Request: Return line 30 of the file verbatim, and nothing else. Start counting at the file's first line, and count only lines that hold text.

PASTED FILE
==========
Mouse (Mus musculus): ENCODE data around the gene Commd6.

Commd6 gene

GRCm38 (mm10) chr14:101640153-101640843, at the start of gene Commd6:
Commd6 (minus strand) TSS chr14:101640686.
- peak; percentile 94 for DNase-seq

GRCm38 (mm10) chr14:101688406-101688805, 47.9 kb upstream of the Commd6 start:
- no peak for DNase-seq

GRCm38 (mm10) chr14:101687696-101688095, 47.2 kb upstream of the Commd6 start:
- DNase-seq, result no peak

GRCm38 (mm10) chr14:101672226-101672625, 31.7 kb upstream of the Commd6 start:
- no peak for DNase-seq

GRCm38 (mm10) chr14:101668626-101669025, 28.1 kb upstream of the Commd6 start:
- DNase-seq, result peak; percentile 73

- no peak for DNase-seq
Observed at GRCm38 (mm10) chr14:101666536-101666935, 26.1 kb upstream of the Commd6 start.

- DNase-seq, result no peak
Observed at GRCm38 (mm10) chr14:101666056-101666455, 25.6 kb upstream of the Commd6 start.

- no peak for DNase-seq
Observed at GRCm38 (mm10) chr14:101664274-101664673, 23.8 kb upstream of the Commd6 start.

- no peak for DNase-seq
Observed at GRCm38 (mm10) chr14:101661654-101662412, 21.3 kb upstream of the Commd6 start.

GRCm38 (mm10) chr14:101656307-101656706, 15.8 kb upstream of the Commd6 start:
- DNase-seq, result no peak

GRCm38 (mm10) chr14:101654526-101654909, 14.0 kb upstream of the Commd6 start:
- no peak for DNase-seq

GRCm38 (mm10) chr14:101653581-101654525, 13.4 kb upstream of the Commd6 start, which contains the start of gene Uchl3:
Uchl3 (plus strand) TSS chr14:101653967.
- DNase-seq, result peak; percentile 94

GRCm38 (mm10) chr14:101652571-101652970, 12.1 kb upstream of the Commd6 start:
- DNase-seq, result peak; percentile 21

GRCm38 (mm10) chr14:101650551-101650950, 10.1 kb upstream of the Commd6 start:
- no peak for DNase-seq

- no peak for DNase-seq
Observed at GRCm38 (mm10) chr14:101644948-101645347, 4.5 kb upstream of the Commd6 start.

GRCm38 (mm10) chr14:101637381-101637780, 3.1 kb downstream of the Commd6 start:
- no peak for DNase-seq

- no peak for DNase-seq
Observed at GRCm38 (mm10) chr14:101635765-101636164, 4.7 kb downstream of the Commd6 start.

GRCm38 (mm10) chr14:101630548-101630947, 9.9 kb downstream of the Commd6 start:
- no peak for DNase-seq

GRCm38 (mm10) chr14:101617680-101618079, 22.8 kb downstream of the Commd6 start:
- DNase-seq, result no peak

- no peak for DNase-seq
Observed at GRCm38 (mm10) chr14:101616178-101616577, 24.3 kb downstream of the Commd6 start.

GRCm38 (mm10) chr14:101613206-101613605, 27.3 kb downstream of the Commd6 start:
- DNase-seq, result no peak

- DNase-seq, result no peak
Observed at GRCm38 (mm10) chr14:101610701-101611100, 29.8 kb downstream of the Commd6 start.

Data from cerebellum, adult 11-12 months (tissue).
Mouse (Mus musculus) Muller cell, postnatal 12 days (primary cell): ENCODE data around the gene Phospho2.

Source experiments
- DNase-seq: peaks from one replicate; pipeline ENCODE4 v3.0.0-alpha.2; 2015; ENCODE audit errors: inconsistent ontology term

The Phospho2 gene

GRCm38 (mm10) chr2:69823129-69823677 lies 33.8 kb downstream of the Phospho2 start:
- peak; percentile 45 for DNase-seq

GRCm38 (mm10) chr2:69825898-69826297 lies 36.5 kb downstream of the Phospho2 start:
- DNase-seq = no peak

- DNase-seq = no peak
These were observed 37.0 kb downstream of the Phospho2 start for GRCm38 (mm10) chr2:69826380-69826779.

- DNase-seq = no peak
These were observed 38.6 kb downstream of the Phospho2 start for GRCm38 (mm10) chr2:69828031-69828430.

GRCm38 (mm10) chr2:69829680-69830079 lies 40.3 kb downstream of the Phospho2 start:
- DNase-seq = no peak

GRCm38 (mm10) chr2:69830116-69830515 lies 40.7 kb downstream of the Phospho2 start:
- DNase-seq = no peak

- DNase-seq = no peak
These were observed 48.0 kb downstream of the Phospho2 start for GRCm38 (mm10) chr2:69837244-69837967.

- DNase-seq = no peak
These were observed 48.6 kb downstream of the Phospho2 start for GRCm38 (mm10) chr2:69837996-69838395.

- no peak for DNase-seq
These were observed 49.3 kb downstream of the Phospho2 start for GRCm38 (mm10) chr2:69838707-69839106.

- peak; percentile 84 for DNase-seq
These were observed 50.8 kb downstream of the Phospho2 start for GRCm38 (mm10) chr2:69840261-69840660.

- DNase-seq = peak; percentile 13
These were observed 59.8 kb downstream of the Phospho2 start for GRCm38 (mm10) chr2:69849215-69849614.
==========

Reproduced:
- DNase-seq, result peak; percentile 21